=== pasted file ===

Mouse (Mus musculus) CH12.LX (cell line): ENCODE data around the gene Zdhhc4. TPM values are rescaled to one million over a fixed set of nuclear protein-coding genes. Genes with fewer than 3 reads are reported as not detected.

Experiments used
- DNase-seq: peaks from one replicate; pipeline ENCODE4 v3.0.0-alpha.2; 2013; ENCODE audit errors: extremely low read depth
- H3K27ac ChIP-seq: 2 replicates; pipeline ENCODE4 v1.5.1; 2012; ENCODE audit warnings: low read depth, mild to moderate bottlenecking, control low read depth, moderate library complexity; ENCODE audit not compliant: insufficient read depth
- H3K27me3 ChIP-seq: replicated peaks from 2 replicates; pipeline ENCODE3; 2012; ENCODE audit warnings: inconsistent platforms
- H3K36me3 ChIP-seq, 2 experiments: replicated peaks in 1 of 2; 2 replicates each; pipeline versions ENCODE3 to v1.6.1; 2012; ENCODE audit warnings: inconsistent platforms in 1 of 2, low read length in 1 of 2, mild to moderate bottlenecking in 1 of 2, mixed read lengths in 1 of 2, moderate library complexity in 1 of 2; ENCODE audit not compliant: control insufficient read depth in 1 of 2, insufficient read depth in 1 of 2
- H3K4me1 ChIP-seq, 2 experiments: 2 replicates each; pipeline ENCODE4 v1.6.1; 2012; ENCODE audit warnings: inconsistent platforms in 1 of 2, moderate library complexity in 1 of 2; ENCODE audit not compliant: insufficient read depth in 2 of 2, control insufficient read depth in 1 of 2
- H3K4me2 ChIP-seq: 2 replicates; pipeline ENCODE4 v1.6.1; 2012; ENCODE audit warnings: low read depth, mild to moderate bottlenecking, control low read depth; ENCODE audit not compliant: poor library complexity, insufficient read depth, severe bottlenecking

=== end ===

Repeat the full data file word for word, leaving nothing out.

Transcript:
Mouse (Mus musculus) CH12.LX (cell line): ENCODE data around the gene Zdhhc4. TPM values are rescaled to one million over a fixed set of nuclear protein-coding genes. Genes with fewer than 3 reads are reported as not detected.

Experiments used
- DNase-seq: peaks from one replicate; pipeline ENCODE4 v3.0.0-alpha.2; 2013; ENCODE audit errors: extremely low read depth
- H3K27ac ChIP-seq: 2 replicates; pipeline ENCODE4 v1.5.1; 2012; ENCODE audit warnings: low read depth, mild to moderate bottlenecking, control low read depth, moderate library complexity; ENCODE audit not compliant: insufficient read depth
- H3K27me3 ChIP-seq: replicated peaks from 2 replicates; pipeline ENCODE3; 2012; ENCODE audit warnings: inconsistent platforms
- H3K36me3 ChIP-seq, 2 experiments: replicated peaks in 1 of 2; 2 replicates each; pipeline versions ENCODE3 to v1.6.1; 2012; ENCODE audit warnings: inconsistent platforms in 1 of 2, low read length in 1 of 2, mild to moderate bottlenecking in 1 of 2, mixed read lengths in 1 of 2, moderate library complexity in 1 of 2; ENCODE audit not compliant: control insufficient read depth in 1 of 2, insufficient read depth in 1 of 2
- H3K4me1 ChIP-seq, 2 experiments: 2 replicates each; pipeline ENCODE4 v1.6.1; 2012; ENCODE audit warnings: inconsistent platforms in 1 of 2, moderate library complexity in 1 of 2; ENCODE audit not compliant: insufficient read depth in 2 of 2, control insufficient read depth in 1 of 2
- H3K4me2 ChIP-seq: 2 replicates; pipeline ENCODE4 v1.6.1; 2012; ENCODE audit warnings: low read depth, mild to moderate bottlenecking, control low read depth; ENCODE audit not compliant: poor library complexity, insufficient read depth, severe bottlenecking